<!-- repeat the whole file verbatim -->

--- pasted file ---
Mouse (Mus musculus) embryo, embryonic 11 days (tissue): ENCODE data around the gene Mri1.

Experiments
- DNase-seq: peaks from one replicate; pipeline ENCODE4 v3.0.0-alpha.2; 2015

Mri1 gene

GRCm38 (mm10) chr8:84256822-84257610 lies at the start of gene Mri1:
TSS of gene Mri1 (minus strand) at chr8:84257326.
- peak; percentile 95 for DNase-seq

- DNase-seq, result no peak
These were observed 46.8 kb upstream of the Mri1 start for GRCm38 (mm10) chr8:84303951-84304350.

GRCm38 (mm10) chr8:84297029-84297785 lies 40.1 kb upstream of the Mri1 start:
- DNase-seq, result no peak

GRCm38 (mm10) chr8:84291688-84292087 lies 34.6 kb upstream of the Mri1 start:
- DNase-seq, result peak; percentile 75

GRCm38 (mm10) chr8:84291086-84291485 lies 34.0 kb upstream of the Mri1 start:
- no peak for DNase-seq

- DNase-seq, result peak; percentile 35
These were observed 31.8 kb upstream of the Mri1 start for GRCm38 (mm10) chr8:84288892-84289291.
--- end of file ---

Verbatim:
Mouse (Mus musculus) embryo, embryonic 11 days (tissue): ENCODE data around the gene Mri1.

Experiments
- DNase-seq: peaks from one replicate; pipeline ENCODE4 v3.0.0-alpha.2; 2015

Mri1 gene

GRCm38 (mm10) chr8:84256822-84257610 lies at the start of gene Mri1:
TSS of gene Mri1 (minus strand) at chr8:84257326.
- peak; percentile 95 for DNase-seq

- DNase-seq, result no peak
These were observed 46.8 kb upstream of the Mri1 start for GRCm38 (mm10) chr8:84303951-84304350.

GRCm38 (mm10) chr8:84297029-84297785 lies 40.1 kb upstream of the Mri1 start:
- DNase-seq, result no peak

GRCm38 (mm10) chr8:84291688-84292087 lies 34.6 kb upstream of the Mri1 start:
- DNase-seq, result peak; percentile 75

GRCm38 (mm10) chr8:84291086-84291485 lies 34.0 kb upstream of the Mri1 start:
- no peak for DNase-seq

- DNase-seq, result peak; percentile 35
These were observed 31.8 kb upstream of the Mri1 start for GRCm38 (mm10) chr8:84288892-84289291.